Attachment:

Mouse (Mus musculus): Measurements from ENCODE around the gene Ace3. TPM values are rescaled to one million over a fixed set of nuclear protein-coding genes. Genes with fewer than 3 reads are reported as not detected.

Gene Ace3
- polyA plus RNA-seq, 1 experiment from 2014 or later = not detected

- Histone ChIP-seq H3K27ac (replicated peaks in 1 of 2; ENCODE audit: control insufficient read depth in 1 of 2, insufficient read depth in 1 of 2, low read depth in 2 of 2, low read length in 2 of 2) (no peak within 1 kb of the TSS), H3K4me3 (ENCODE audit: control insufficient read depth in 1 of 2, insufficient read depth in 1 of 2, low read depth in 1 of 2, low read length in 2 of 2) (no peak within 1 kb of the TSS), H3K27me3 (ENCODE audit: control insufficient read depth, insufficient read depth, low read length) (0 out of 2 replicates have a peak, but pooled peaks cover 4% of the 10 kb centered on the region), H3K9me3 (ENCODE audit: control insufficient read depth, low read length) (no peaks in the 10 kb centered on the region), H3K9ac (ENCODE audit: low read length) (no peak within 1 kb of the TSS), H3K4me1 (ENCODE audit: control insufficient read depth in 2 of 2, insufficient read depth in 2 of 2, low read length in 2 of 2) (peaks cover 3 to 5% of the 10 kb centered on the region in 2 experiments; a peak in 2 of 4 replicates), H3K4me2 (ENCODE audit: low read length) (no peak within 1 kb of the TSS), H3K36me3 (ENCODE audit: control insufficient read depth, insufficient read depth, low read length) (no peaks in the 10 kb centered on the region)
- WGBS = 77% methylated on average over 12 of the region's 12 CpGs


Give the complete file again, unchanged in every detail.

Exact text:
Mouse (Mus musculus): Measurements from ENCODE around the gene Ace3. TPM values are rescaled to one million over a fixed set of nuclear protein-coding genes. Genes with fewer than 3 reads are reported as not detected.

Gene Ace3
- polyA plus RNA-seq, 1 experiment from 2014 or later = not detected

- Histone ChIP-seq H3K27ac (replicated peaks in 1 of 2; ENCODE audit: control insufficient read depth in 1 of 2, insufficient read depth in 1 of 2, low read depth in 2 of 2, low read length in 2 of 2) (no peak within 1 kb of the TSS), H3K4me3 (ENCODE audit: control insufficient read depth in 1 of 2, insufficient read depth in 1 of 2, low read depth in 1 of 2, low read length in 2 of 2) (no peak within 1 kb of the TSS), H3K27me3 (ENCODE audit: control insufficient read depth, insufficient read depth, low read length) (0 out of 2 replicates have a peak, but pooled peaks cover 4% of the 10 kb centered on the region), H3K9me3 (ENCODE audit: control insufficient read depth, low read length) (no peaks in the 10 kb centered on the region), H3K9ac (ENCODE audit: low read length) (no peak within 1 kb of the TSS), H3K4me1 (ENCODE audit: control insufficient read depth in 2 of 2, insufficient read depth in 2 of 2, low read length in 2 of 2) (peaks cover 3 to 5% of the 10 kb centered on the region in 2 experiments; a peak in 2 of 4 replicates), H3K4me2 (ENCODE audit: low read length) (no peak within 1 kb of the TSS), H3K36me3 (ENCODE audit: control insufficient read depth, insufficient read depth, low read length) (no peaks in the 10 kb centered on the region)
- WGBS = 77% methylated on average over 12 of the region's 12 CpGs